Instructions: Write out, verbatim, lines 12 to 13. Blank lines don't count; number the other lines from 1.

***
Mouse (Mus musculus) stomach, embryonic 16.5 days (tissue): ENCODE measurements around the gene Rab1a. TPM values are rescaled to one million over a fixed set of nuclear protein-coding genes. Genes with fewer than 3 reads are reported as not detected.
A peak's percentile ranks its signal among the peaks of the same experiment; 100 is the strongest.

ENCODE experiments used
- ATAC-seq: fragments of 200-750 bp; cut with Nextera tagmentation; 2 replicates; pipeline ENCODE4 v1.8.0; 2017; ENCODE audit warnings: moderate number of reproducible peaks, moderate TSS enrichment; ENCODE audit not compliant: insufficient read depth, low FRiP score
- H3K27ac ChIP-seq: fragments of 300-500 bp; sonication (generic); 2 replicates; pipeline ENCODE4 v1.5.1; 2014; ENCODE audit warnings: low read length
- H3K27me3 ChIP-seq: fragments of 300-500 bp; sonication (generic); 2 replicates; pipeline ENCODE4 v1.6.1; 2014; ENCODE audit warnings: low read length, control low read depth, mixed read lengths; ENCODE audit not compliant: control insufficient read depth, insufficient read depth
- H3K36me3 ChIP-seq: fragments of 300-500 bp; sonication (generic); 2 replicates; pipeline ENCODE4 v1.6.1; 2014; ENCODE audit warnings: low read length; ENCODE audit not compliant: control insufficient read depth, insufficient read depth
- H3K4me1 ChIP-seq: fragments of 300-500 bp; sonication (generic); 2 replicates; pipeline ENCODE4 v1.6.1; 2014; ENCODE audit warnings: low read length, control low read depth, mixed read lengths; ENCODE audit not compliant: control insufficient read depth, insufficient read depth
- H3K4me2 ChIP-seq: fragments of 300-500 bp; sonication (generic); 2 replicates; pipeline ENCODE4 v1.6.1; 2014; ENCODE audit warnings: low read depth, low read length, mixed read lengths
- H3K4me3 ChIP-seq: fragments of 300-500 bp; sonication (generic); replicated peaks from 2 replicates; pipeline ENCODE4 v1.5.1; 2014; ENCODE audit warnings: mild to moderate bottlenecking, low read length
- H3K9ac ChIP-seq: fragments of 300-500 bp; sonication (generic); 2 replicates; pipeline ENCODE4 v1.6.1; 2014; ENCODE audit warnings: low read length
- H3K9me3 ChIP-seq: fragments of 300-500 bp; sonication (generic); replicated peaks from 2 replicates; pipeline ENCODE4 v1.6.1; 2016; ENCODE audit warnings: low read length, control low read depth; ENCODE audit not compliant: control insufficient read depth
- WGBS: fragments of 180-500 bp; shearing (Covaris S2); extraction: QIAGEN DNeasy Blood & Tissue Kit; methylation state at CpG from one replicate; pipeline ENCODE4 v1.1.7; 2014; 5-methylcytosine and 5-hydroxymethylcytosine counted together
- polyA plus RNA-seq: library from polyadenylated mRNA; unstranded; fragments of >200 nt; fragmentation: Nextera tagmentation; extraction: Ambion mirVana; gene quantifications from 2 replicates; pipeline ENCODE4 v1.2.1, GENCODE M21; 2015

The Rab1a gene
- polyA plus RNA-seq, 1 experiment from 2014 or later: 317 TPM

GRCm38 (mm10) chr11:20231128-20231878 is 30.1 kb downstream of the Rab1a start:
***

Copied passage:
- H3K9me3 ChIP-seq: fragments of 300-500 bp; sonication (generic); replicated peaks from 2 replicates; pipeline ENCODE4 v1.6.1; 2016; ENCODE audit warnings: low read length, control low read depth; ENCODE audit not compliant: control insufficient read depth
- WGBS: fragments of 180-500 bp; shearing (Covaris S2); extraction: QIAGEN DNeasy Blood & Tissue Kit; methylation state at CpG from one replicate; pipeline ENCODE4 v1.1.7; 2014; 5-methylcytosine and 5-hydroxymethylcytosine counted together